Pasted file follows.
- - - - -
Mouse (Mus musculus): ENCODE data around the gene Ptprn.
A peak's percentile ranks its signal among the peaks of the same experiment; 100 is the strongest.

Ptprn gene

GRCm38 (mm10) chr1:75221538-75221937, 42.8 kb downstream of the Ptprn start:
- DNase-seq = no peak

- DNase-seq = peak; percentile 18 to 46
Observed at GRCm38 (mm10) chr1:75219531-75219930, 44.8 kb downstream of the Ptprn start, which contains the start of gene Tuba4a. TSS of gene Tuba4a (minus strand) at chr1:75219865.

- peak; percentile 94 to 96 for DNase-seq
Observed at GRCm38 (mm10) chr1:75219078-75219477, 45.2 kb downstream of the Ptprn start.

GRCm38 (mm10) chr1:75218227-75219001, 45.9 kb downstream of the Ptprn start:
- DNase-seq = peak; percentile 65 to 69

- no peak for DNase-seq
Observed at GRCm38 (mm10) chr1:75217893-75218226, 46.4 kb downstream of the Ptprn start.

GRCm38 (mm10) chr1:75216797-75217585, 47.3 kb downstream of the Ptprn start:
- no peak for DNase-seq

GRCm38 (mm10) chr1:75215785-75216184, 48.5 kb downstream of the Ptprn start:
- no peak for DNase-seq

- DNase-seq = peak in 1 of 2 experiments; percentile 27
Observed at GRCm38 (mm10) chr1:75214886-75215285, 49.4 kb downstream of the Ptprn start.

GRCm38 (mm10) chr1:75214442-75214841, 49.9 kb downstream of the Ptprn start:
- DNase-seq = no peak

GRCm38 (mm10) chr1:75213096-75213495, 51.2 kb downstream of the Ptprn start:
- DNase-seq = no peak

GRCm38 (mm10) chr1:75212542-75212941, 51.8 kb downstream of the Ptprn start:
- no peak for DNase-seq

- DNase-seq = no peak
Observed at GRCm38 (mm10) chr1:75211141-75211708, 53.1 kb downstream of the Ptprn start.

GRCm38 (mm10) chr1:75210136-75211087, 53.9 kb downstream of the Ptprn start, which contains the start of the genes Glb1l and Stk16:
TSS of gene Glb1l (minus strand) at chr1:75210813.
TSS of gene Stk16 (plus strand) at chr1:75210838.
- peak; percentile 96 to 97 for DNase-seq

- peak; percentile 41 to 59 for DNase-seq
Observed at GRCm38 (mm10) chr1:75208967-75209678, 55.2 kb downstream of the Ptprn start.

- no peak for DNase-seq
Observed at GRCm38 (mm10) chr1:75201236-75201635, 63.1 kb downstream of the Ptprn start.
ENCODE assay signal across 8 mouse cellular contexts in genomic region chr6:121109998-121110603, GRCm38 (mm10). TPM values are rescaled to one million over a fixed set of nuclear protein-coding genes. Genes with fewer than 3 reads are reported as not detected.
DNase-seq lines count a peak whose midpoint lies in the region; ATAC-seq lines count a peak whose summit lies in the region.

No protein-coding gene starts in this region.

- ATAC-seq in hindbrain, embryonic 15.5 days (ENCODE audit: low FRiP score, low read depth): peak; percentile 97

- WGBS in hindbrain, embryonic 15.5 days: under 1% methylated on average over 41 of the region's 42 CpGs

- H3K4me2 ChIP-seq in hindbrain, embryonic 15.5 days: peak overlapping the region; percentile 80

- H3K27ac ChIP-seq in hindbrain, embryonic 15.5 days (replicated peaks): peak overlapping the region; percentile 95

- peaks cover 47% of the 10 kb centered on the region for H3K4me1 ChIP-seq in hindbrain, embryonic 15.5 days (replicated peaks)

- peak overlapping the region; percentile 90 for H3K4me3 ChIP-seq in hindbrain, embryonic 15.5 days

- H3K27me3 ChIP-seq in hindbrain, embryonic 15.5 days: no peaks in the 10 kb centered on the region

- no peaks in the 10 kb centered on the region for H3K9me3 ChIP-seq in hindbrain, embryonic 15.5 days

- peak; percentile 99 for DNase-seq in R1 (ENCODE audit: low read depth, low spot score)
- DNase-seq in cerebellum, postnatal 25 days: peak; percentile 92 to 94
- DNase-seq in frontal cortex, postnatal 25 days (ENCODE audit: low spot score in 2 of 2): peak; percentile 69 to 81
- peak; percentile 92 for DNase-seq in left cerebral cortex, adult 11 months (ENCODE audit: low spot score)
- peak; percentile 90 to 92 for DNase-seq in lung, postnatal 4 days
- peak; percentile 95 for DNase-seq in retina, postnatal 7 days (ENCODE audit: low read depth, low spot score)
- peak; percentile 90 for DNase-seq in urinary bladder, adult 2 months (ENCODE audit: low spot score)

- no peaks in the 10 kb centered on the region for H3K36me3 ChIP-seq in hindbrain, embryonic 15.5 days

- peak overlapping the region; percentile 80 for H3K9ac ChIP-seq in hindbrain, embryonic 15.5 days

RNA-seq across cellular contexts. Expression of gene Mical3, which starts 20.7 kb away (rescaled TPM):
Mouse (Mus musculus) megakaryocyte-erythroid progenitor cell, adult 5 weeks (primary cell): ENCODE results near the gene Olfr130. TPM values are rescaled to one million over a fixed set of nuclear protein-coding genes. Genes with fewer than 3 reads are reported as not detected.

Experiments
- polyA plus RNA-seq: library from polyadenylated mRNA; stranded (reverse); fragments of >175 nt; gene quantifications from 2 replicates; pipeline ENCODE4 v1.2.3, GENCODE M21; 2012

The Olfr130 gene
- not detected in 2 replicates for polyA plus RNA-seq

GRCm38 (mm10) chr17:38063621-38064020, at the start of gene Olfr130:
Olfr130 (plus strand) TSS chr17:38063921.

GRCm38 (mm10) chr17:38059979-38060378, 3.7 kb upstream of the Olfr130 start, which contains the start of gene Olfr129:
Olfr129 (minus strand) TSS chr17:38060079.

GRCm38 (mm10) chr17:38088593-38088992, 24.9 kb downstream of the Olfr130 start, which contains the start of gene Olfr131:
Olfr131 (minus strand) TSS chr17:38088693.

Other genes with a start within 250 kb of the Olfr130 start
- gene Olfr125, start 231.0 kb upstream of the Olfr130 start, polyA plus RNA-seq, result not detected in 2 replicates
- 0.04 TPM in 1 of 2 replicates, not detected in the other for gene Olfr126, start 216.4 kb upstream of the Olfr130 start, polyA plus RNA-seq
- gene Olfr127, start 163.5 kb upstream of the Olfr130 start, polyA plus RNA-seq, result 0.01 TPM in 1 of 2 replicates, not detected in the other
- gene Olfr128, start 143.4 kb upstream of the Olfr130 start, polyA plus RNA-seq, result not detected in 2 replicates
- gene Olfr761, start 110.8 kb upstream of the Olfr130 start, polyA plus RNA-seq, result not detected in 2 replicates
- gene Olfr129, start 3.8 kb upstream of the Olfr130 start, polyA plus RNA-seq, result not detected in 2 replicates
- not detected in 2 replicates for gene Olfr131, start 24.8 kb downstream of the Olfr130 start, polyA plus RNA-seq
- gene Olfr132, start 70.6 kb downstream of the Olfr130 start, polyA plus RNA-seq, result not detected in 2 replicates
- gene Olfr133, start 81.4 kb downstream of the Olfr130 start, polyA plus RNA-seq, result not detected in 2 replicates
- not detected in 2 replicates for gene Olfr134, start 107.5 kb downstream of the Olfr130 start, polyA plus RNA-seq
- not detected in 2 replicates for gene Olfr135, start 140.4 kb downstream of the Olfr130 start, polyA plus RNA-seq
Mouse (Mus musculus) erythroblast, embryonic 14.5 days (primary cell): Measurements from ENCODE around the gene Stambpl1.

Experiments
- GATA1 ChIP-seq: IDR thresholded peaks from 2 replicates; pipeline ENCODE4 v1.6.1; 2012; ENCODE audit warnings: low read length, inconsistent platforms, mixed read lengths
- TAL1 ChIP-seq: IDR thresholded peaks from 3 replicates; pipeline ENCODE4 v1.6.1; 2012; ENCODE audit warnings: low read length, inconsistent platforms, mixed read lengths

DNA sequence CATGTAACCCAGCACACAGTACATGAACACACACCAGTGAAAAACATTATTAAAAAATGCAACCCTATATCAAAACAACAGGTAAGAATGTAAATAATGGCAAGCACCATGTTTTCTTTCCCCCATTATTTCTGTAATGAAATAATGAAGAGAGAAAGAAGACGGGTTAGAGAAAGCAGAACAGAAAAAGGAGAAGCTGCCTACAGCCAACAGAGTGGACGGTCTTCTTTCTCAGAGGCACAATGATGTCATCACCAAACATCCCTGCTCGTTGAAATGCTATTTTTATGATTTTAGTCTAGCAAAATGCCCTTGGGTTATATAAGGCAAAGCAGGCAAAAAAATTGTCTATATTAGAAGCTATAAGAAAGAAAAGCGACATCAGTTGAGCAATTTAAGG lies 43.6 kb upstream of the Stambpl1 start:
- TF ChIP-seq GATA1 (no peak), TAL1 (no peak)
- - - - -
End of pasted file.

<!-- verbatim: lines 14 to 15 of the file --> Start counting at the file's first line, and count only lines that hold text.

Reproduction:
GRCm38 (mm10) chr1:75216797-75217585, 47.3 kb downstream of the Ptprn start:
- no peak for DNase-seq